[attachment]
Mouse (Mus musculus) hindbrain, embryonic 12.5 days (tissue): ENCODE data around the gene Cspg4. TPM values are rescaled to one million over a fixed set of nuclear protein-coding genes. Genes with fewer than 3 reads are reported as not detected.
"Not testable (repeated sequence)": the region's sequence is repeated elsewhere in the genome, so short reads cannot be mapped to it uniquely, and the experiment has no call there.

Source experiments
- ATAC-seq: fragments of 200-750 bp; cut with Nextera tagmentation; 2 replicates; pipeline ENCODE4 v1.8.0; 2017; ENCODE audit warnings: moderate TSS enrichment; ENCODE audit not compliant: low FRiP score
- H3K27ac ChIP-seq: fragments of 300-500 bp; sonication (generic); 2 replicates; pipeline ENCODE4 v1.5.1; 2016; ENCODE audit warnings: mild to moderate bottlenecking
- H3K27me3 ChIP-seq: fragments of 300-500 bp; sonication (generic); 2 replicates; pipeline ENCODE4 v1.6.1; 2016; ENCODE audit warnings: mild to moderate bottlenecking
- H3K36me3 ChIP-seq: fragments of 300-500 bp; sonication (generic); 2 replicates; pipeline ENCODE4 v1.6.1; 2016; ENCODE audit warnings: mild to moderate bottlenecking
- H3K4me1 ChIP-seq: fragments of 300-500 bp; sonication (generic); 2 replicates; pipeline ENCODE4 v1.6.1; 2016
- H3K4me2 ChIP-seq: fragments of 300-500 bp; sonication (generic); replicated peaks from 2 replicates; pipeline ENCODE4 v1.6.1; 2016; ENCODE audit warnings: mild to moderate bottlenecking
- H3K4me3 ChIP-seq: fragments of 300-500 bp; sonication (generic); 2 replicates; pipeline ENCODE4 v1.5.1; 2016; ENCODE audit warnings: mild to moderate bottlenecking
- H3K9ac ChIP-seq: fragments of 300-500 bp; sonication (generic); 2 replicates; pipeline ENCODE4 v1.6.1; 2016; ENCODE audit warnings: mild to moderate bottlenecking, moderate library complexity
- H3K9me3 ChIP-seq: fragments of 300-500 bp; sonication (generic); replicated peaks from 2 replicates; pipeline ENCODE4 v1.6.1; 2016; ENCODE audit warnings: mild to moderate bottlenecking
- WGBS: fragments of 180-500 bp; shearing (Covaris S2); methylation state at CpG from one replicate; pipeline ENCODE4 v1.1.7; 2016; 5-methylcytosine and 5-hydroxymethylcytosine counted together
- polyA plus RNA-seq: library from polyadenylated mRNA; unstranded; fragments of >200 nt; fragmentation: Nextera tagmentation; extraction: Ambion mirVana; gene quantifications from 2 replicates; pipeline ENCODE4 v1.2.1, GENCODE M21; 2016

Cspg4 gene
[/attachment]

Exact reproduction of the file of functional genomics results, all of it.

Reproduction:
Mouse (Mus musculus) hindbrain, embryonic 12.5 days (tissue): ENCODE data around the gene Cspg4. TPM values are rescaled to one million over a fixed set of nuclear protein-coding genes. Genes with fewer than 3 reads are reported as not detected.
"Not testable (repeated sequence)": the region's sequence is repeated elsewhere in the genome, so short reads cannot be mapped to it uniquely, and the experiment has no call there.

Source experiments
- ATAC-seq: fragments of 200-750 bp; cut with Nextera tagmentation; 2 replicates; pipeline ENCODE4 v1.8.0; 2017; ENCODE audit warnings: moderate TSS enrichment; ENCODE audit not compliant: low FRiP score
- H3K27ac ChIP-seq: fragments of 300-500 bp; sonication (generic); 2 replicates; pipeline ENCODE4 v1.5.1; 2016; ENCODE audit warnings: mild to moderate bottlenecking
- H3K27me3 ChIP-seq: fragments of 300-500 bp; sonication (generic); 2 replicates; pipeline ENCODE4 v1.6.1; 2016; ENCODE audit warnings: mild to moderate bottlenecking
- H3K36me3 ChIP-seq: fragments of 300-500 bp; sonication (generic); 2 replicates; pipeline ENCODE4 v1.6.1; 2016; ENCODE audit warnings: mild to moderate bottlenecking
- H3K4me1 ChIP-seq: fragments of 300-500 bp; sonication (generic); 2 replicates; pipeline ENCODE4 v1.6.1; 2016
- H3K4me2 ChIP-seq: fragments of 300-500 bp; sonication (generic); replicated peaks from 2 replicates; pipeline ENCODE4 v1.6.1; 2016; ENCODE audit warnings: mild to moderate bottlenecking
- H3K4me3 ChIP-seq: fragments of 300-500 bp; sonication (generic); 2 replicates; pipeline ENCODE4 v1.5.1; 2016; ENCODE audit warnings: mild to moderate bottlenecking
- H3K9ac ChIP-seq: fragments of 300-500 bp; sonication (generic); 2 replicates; pipeline ENCODE4 v1.6.1; 2016; ENCODE audit warnings: mild to moderate bottlenecking, moderate library complexity
- H3K9me3 ChIP-seq: fragments of 300-500 bp; sonication (generic); replicated peaks from 2 replicates; pipeline ENCODE4 v1.6.1; 2016; ENCODE audit warnings: mild to moderate bottlenecking
- WGBS: fragments of 180-500 bp; shearing (Covaris S2); methylation state at CpG from one replicate; pipeline ENCODE4 v1.1.7; 2016; 5-methylcytosine and 5-hydroxymethylcytosine counted together
- polyA plus RNA-seq: library from polyadenylated mRNA; unstranded; fragments of >200 nt; fragmentation: Nextera tagmentation; extraction: Ambion mirVana; gene quantifications from 2 replicates; pipeline ENCODE4 v1.2.1, GENCODE M21; 2016

Cspg4 gene